Honor the past - Commission sees progress in preserving Le Mars history

Wednesday, May 27, 2015
(Sentinel photo by Beverly Van Buskirk) In 1995, Jim Driscoll (left), Iris Hemmingson and Linda Mayrose were appointed to the Le Mars Historic Preservation Commission, with Driscoll as its first chairman. Mayrose currently serves as president, and Hemmingson is now an associate member. The commission is committed to preserving the history of structures and landscapes in Le Mars.

Twenty years ago, when the Le Mars Historic Preservation Commission was established, it had three members.

The commission works to identify the history of Le Mars, its many structures and areas, and records it through various documentations.

In the beginning, the Le Mars City Council appointed Jim Driscoll, Iris Hemmingson and Linda Mayrose, to the commission.

In 1995, the city of Le Mars was looking to become a Main Street Iowa community, according to Mayrose.

"Having a historic preservation commission was a requirement of the Main Street program," Mayrose said.

The Le Mars Area Chamber of Commerce's Main Street's mission is to maintain and improve the downtown historic character through preservation and restoration efforts.

Driscoll was president of the Plymouth County Historical Museum board when he was appointed to the commission.

"At that time we were working to get the museum into the Old Central building," he recalled.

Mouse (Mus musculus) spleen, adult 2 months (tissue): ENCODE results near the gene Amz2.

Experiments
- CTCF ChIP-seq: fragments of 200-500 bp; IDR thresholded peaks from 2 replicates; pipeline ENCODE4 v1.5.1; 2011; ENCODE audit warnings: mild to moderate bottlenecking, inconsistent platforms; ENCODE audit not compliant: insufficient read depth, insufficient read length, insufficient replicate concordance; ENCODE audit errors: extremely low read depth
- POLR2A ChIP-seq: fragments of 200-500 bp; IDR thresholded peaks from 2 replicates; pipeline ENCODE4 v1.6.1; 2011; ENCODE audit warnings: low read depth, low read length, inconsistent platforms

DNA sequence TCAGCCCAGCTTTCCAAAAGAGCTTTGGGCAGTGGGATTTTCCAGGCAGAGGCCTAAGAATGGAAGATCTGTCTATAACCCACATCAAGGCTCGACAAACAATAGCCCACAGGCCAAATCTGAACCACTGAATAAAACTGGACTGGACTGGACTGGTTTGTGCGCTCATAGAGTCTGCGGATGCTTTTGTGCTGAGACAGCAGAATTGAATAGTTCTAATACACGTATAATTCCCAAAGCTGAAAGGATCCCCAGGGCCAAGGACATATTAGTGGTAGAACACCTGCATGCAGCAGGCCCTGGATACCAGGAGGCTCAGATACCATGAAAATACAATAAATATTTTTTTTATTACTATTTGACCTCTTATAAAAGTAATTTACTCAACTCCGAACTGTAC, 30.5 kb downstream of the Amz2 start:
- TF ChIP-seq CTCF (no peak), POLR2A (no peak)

Hemmingson was a museum board member with an interest in community history when she joined the commission.

Mayrose said she has a passion for the downtown area. That passion led to her appointment to the commission.

The commission's first year was one of logistics and of learning what its role in the community was to be.

Hemmingson said the members were trained by a person from the state historic preservation commission on how to set up goals for the local group.

At first, not everyone was interested in preserving old structures, the three recalled.

That support has changed through the years, according to Hemmingson.

"The city council is very supportive of our mission to preserve," said Mayrose.

As commission members, Driscoll, Hemmingson and Mayrose started by documenting a visual history of the community's buildings, landscapes and structures within Le Mars.

Pictures are an important part of their collection, and can include anything from houses and garages to porches and outhouses, according to Mayrose.

"We want to show how things have changed," said Mayrose.

Driscoll owns one of the oldest buildings in Le Mars, the depot at the corner of First Street and Third Avenue Northeast.

"That's one of the reasons I had an interest from the beginning," Driscoll said.

Driscoll also served as the commission's first chairman.

"I appreciated his leadership," Hemmingson said.

Over the last 20 years, the commission has progressed from pictures and tours to the designation of three historic districts.

The commission started the Historic Tour of Homes 16 years ago, which showcased houses in Le Mars at least 50 years old.

The tour features four homes.

"That was probably our first project of how to get the preservation commission out to the people," Mayrose said.

The members then took a larger step, and wrote a grant to be able to survey Le Mars and its historic points.

The commission didn't receive the grant.

"We decided to reapply to get the Le Mars Municipal Park designated as an historical district," said Hemmingson.